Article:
“Jesus Wept.” John 11:35
MARY OF BETHANY AND THE ECLIPSE IN HER SOUL.
This is one of the most human stories of the Bible; its counterparts
may be found in every city in the world. Tragedy has lain bare the noble
soul of Mary of Bethany for two crushing blows have fallen upon her. Her
brother died; and Jesus of Nazareth has failed her. "Now a certain man
named Lazarus was sick . . . . Therefore his sisters sent unto Jesus, saying,
Lord, behold he whom thou lovest is sick." And with that statement went
the hopes and prayers of two sincere hearts.
THE STRANGE DELAY
"When Jesus had heard therefore that Lazarus was sick, he
abode two days still in the same place where he was." The messenger was
permitted to return alone, and the apparent indifference of the Saviour
surely dealt a most painful blow to those who anxiously awaited His coming.
When Lazarus died, the grief of his sisters was greatly intensified -Jesus
had failed them. To them, His action seemed both heartless and inexcusable.
Each time Mary considered the problem, the tendency to become bitter increased
in her soul.
Perhaps only the people who have similarly suffered will
appreciate her anguish. The problems of sickness and suffering are ever
before us; but when eager, anxious prayers remain unanswered, even the
strongest faith can be shaken. The Lord Jesus deliberately stayed away,
and in her acute disappointment Mary forgot to consider that His action
might have been dictated by wisdom.
THE SUGGESTIVE DELAY
"Then after that saith he to his disciples, Let us go into
Judea again . . . . Then Martha, as soon as she heard that Jesus was coming,
went and met him; but, Mary sat still in the House." Why did she linger
at home? Her sister went to meet the Lord, and the entire world knows of
the confession that soon fell from her lips. But When asked about Mary,
Martha had to explain the cause of her sister's absence. And is it not
significant how Jesus abruptly discontinued His walk toward the beloved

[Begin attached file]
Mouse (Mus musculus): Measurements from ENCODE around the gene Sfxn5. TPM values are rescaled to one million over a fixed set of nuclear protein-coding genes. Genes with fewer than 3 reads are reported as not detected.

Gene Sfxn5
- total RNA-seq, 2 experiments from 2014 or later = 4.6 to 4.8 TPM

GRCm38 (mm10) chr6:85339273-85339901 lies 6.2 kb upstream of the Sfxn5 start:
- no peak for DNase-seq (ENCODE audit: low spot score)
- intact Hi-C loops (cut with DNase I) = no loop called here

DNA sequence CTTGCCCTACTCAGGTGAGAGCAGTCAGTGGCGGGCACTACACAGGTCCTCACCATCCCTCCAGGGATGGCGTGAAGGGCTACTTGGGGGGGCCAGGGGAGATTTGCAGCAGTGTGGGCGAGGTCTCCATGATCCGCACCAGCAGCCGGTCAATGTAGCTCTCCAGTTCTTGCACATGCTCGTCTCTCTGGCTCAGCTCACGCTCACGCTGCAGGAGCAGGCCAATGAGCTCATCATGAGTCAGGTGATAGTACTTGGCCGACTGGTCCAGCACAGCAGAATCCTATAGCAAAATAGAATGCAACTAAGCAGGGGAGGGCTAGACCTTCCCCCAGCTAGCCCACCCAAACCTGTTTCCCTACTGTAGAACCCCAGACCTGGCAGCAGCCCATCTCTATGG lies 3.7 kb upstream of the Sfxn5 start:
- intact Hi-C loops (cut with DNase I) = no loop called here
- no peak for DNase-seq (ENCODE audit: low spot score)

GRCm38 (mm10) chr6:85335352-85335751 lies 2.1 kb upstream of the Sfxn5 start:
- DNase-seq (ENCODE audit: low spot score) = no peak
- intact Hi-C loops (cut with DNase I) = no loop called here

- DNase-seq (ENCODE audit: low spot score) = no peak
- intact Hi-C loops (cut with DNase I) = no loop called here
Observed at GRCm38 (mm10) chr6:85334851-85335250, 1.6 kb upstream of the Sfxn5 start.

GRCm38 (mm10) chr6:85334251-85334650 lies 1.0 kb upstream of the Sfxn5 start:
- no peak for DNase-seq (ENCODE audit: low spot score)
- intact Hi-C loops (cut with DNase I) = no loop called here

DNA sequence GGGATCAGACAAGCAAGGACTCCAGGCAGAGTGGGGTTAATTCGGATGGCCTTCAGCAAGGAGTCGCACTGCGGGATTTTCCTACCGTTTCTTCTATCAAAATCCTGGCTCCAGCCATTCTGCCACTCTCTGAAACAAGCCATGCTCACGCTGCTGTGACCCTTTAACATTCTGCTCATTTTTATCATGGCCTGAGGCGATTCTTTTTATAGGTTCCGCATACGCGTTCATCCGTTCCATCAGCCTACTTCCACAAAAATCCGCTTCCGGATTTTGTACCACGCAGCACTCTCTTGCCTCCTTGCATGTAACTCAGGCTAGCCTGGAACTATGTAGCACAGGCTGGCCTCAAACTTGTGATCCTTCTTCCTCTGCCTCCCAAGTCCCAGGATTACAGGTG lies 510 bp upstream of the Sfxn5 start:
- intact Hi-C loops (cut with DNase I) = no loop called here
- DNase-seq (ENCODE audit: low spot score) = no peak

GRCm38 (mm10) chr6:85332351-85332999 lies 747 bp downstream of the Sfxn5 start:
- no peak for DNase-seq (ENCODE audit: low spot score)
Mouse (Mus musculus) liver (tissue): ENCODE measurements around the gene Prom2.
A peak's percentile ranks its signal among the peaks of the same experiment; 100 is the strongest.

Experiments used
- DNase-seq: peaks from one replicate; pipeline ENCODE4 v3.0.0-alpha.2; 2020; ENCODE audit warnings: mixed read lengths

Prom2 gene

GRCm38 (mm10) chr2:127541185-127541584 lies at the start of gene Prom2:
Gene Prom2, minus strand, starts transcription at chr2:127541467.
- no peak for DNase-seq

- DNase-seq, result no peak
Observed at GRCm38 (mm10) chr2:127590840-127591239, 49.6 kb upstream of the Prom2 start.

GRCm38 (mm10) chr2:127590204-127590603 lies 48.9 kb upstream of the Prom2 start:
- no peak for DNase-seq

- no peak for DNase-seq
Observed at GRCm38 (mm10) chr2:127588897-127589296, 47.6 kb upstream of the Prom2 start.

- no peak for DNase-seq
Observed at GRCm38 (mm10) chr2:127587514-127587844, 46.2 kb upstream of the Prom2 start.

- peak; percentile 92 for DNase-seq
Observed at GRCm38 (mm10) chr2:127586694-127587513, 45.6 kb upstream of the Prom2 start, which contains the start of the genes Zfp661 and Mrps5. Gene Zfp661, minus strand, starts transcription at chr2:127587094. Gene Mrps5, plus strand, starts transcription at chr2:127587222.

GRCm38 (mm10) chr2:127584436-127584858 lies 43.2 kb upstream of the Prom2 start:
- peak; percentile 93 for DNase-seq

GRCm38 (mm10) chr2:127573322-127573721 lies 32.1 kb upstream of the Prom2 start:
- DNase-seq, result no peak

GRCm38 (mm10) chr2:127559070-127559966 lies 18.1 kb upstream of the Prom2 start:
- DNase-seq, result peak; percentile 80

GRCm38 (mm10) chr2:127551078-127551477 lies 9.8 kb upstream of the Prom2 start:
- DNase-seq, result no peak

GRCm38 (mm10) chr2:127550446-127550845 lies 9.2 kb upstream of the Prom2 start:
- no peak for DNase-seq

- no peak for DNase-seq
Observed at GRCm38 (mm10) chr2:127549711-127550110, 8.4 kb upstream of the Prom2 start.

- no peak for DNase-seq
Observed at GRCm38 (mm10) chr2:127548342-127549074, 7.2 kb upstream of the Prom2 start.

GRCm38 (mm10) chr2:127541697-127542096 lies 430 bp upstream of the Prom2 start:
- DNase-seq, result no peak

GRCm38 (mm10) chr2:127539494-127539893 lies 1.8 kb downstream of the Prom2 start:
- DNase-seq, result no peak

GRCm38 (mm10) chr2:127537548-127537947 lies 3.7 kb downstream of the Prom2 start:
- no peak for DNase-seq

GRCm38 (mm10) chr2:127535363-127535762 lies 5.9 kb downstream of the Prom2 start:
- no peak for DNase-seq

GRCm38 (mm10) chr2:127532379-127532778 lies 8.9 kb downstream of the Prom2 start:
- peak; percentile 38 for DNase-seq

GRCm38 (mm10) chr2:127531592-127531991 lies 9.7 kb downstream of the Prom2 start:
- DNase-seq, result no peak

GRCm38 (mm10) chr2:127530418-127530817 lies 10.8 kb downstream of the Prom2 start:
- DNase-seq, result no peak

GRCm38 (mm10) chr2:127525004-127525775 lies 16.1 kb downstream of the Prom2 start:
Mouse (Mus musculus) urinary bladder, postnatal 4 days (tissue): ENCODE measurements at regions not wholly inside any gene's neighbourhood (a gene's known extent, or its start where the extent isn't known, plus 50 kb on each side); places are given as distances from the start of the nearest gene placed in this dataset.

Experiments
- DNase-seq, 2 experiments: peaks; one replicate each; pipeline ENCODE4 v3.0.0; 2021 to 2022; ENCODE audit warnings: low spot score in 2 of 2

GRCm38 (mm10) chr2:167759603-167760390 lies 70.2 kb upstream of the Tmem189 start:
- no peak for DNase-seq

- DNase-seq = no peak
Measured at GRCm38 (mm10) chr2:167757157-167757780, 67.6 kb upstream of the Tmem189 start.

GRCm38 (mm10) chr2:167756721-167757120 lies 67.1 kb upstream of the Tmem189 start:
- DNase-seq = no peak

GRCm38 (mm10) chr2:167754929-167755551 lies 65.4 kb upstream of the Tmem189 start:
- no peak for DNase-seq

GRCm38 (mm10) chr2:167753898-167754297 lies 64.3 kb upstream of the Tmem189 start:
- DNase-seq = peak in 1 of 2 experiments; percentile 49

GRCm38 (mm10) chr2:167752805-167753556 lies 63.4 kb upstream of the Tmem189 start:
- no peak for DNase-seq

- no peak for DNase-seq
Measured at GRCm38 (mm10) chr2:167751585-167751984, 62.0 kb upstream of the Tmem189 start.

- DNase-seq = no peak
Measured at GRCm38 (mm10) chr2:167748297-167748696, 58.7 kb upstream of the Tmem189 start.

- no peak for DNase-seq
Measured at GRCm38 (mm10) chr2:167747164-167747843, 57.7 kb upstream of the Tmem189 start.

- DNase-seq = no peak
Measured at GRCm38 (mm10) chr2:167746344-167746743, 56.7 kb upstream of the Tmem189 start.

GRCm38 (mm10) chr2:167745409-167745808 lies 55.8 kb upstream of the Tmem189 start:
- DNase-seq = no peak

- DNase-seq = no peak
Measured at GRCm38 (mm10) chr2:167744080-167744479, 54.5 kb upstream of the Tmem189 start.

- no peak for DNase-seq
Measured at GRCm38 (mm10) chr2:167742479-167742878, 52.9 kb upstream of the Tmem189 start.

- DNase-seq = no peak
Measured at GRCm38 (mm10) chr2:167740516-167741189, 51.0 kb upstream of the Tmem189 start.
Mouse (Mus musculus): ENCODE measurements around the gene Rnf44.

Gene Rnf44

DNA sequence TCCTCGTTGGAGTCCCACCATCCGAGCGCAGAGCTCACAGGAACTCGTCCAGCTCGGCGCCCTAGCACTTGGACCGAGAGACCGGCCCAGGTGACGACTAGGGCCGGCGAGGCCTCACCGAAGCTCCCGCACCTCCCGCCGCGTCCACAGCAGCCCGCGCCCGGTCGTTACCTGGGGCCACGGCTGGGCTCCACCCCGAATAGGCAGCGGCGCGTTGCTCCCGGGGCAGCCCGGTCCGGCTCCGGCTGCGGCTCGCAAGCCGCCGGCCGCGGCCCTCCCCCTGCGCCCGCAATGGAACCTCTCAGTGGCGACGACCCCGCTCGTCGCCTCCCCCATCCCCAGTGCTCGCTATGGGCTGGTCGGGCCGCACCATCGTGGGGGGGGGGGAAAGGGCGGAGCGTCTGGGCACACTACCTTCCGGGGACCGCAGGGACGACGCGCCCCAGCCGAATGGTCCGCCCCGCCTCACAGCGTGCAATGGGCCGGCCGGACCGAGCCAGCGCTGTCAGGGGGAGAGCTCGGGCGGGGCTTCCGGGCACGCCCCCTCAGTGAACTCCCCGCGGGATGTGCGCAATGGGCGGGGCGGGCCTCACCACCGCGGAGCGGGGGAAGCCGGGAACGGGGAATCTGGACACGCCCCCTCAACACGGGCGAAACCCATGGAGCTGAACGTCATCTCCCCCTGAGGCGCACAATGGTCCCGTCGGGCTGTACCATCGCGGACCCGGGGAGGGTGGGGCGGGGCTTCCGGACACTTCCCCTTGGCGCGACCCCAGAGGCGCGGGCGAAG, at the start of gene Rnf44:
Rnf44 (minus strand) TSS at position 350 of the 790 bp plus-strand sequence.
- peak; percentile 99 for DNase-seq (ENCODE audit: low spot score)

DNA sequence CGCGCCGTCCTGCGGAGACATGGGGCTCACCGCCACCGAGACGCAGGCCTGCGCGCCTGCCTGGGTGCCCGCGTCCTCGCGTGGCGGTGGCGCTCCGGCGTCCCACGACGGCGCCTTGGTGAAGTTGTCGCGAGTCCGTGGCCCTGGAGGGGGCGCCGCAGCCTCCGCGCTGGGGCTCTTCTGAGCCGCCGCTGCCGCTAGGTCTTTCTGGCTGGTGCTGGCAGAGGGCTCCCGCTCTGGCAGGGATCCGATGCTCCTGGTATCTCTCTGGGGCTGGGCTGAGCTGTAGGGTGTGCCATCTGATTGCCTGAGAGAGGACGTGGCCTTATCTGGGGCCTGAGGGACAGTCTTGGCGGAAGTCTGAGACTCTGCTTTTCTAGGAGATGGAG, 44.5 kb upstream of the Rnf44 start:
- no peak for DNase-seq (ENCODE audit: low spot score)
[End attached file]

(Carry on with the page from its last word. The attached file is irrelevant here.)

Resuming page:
home! When Mary eventually came to Him, "Jesus was not yet come into the
town, but was in that place where Martha met him" (verse 30). Why did He
not accompany Martha and so save time? The Lord Jesus was very wise. The
raising of Lazarus would not be as difficult as the healing of a wounded
soul. Was Mary a little bitter? Was she still hurt because Christ had failed
to respond in the hour of her greatest need? The new delay, the delay in
Christ's entry into the town, is most suggestive. When Mary heard that
Jesus was calling for her, her great love swept aside all hindrances and
she arose and came quickly.
THE SUBLIME DELAY
And when Jesus came to the tomb, "He lifted up his eyes,
and said, "Father, I thank thee that thou hast heard me." The prayer of
the Saviour was all-embracing. The vision of man might have been limited
to the tomb and the possibility of a miracle; He looked beyond, to the
transformation taking place in the hearts of His followers. Until that
day, He had been to the Bethany family a Friend and a possible Messiah;
but Martha had now exclaimed, "Yea, Lord, I believe that thou art the Christ,
the Son of God which should come into the world." Some day, Lazarus would
die again; but if Jesus be the Son of God, new meaning might be found in
His message, "Let not your heart be troubled . . . . I go to prepare a
place for you . . . that where I am there ye may be also." The victory
won in their souls that day far exceeded the triumph obtained at the tomb.
It was for this reason that Christ delayed His response to the prayer of
the two sisters. Had He immediately responded, they would have lost their
greatest blessing. The eclipse was but a shadow; it passed away, and Mary's
path to the sunshine was clearly revealed. This pathway has never become
overgrown. It remains open for all weary travelers.
GOD IN TEARS!
The shortest verse in the Bible is probably one of the greatest.
Every student of Scripture appreciates the wonder of the miracles, yet
it is problematical whether any supernatural display of healing power could
ever present a greater sight than that of tears on the Lord's cheeks. It